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PTSD and relationships - how to support someone you care for

Post-traumatic stress disorder (PTSD) is a serious mental health condition that arises as a result of an individual experiencing or witnessing a deeply traumatic event or a series of traumatic events. It can be extremely difficult to cope with and doesn’t only impact on the person who has experienced the trauma, but also on those who are closest to them.

It can be hard to watch someone you love struggle with PTSD, which is why it’s so important to understand the ways in which you can support them. In this blog, we explore PTSD in more detail and outline how you can help someone to cope.

What is PTSD?

PTSD can be defined as an intense and long-lasting emotional response to a deeply distressing event or a series of events. Traumatic events may include:

  • Being the victim of or witnessing abuse/violence
  • Being involved in or witnessing an accident (e.g. a car accident)
  • Being involved in or witnessing catastrophic events (natural events such as earthquakes or man-made events such as war/terrorism)
  • Physical injury (e.g. amputations, disability)
  • Terminal illness
  • Bereavement

Some people experience the symptoms of PTSD immediately following the traumatic event, whereas in others, symptoms can take weeks, months or even years to manifest. The most common signs and symptoms of PTSD include:

Hyperarousal symptoms:

Re-experiencing symptoms:

  • Vivid nightmares and flashbacks of the traumatic event
  • Intense physical responses to flashbacks e.g. rapid heart rate, breathing difficulties, excessive sweating
  • Experiencing distress when reminded of the traumatic event

Avoidance symptoms:

  • Avoiding activities and situations that could trigger memories of the traumatic event
  • Unable to deal with painful emotions such as grief
  • Loss of interest in hobbies that were once enjoyed
  • Feelings of hopelessness
  • Feeling emotionally ‘numb’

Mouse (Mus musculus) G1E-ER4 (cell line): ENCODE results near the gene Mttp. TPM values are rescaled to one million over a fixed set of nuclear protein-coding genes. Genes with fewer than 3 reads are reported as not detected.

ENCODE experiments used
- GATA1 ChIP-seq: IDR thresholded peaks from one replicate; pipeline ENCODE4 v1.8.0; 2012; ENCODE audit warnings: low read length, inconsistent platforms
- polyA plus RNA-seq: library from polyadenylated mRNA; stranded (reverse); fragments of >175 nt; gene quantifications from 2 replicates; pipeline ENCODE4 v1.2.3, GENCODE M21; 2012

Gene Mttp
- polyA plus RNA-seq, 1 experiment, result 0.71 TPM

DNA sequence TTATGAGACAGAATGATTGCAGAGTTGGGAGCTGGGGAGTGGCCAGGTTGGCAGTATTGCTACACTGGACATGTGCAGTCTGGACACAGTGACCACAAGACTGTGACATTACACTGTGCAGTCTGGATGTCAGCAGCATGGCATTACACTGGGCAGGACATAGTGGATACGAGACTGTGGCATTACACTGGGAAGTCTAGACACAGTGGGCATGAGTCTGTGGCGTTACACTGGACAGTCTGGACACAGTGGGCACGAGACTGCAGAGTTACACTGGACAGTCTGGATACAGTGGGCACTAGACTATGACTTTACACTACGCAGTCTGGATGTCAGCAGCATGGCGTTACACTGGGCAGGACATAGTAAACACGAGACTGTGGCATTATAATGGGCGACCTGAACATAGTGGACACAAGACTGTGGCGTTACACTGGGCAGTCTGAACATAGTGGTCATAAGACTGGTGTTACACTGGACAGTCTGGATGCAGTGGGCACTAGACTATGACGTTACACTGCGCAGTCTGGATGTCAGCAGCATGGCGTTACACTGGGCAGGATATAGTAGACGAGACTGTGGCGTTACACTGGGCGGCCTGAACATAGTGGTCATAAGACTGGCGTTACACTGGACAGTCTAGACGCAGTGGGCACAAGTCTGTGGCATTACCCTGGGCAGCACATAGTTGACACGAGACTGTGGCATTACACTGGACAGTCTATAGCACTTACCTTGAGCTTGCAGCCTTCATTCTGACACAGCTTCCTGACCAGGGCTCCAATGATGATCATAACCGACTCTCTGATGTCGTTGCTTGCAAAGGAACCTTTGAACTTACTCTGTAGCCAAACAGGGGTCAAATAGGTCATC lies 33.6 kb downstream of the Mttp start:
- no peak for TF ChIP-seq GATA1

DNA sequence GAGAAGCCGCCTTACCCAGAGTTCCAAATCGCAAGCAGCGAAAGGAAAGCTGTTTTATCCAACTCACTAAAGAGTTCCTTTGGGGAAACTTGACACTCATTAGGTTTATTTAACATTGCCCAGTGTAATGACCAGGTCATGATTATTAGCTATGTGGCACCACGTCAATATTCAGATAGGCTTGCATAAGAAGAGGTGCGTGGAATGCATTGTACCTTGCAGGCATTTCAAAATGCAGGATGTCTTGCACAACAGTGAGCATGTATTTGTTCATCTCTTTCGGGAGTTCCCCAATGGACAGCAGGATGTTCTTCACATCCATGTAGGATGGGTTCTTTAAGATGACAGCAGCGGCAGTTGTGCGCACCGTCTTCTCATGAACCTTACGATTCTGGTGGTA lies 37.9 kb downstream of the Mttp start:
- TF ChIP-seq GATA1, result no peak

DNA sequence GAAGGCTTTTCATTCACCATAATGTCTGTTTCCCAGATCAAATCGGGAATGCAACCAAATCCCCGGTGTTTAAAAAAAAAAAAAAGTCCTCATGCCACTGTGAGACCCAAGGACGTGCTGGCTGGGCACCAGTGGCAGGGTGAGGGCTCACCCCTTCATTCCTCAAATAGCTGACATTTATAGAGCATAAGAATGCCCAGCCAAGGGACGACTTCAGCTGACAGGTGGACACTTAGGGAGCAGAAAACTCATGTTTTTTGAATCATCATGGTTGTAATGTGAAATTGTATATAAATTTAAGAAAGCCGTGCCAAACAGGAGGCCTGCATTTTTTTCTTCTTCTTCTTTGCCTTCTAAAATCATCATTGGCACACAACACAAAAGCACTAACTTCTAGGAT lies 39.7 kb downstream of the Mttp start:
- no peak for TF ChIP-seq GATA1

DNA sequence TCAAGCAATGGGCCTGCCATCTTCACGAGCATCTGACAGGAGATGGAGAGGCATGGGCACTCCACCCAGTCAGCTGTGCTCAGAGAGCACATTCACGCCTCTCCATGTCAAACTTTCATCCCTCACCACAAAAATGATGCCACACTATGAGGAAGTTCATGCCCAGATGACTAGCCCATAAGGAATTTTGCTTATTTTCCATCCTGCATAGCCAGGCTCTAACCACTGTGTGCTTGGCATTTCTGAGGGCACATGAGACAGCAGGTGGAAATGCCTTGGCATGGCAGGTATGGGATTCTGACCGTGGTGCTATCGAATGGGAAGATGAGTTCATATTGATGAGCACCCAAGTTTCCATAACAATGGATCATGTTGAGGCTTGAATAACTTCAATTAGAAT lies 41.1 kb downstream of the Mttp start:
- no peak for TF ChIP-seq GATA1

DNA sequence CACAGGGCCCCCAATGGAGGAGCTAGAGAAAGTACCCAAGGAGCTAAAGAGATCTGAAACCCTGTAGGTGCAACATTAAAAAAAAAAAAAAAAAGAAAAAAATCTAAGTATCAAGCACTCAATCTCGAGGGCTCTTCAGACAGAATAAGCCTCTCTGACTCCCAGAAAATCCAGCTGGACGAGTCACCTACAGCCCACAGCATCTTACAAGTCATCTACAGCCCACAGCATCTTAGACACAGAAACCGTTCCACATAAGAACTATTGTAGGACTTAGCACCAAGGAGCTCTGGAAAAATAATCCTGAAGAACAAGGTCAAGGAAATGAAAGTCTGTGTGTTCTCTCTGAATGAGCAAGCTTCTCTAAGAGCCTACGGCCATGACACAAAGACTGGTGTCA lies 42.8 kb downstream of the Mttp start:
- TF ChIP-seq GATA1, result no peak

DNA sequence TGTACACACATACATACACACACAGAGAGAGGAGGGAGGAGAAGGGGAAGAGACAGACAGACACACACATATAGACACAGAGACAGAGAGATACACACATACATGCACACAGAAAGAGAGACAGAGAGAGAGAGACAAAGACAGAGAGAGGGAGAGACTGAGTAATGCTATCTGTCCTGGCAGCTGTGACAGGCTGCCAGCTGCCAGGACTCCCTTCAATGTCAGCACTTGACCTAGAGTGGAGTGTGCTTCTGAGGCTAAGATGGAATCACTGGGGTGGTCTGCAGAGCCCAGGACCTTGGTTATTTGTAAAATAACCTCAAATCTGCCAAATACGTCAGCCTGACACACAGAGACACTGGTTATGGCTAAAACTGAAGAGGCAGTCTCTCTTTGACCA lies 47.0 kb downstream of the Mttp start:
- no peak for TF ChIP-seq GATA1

• Poor concentration

Without expert psychiatric treatment, PTSD can lead to a range of long-term problems including:

How can you support someone with PTSD?

Listen to them

It’s important to let your loved one know that you’re always there to support and listen to them. Encourage them to open up to you about how they’re feeling and how the trauma is impacting on their day-to-day life, but don’t pressurise them into doing so – let them know that they can talk to you at their own pace and you’ll always be ready to listen.

Don’t be judgemental

If your loved one does open up to you about how they’re feeling, it’s so important to avoid being judgemental. If you’ve never experienced trauma or PTSD, it can be hard to fully understand what they’re going through. However, trauma is subjective; everyone experiences it differently and what may be traumatic for one person may not be traumatic for someone else. What your loved one is experiencing is very real to them and it’s crucial not to dismiss what they’re going through, make assumptions, or try and compare it to how you think you would feel in their situation.

Learn about their symptoms and triggers

Because each person experiences PTSD differently, it’s important to try and understand the symptoms that your loved one is experiencing, and the triggers that can make their symptoms worse or ‘set them off’. For example, your friend or relative may become distressed in large crowds of people or when they hear loud noises, and these situations could cause them to experience symptoms such as panic attacks and flashbacks. By understanding their triggers, you can help them to cope in situations that cause them to become anxious, respect their boundaries and personal space, and feel more prepared if they do become distressed and upset.

Look after yourself

When you’re supporting someone who’s struggling with PTSD, it’s important to look after yourself too and take steps to regulate your own emotions and mood. You could try practising mindfulness as a way of coping with any negative thoughts and feelings that you may be dealing with, or engaging in relaxation activities such as reflexology or massage which have been found to be effective in helping to release pent-up negative emotions. By looking after yourself effectively, you are more likely to have the emotional energy to support your loved one through their difficulties.

Help them to seek professional support

Without expert support, the distressing symptoms that are associated with PTSD may become gradually worse over time and continue to have a destructive impact on an individual’s health, wellbeing and general quality of life. That’s why it’s so important for your loved one to seek help if their PTSD is becoming difficult to manage or is having a detrimental impact on their daily life.

You could try to encourage them to speak to their GP about how they’re feeling, and even offer to go with them to support them. Their GP will be able to advise on next steps for treatment.

Blog reviewed by Hannah Raine-Smith, Integrative Therapist and Eye Movement Desensitisation and Reprocessing (EMDR) Practitioner at Priory Hospital Bristol

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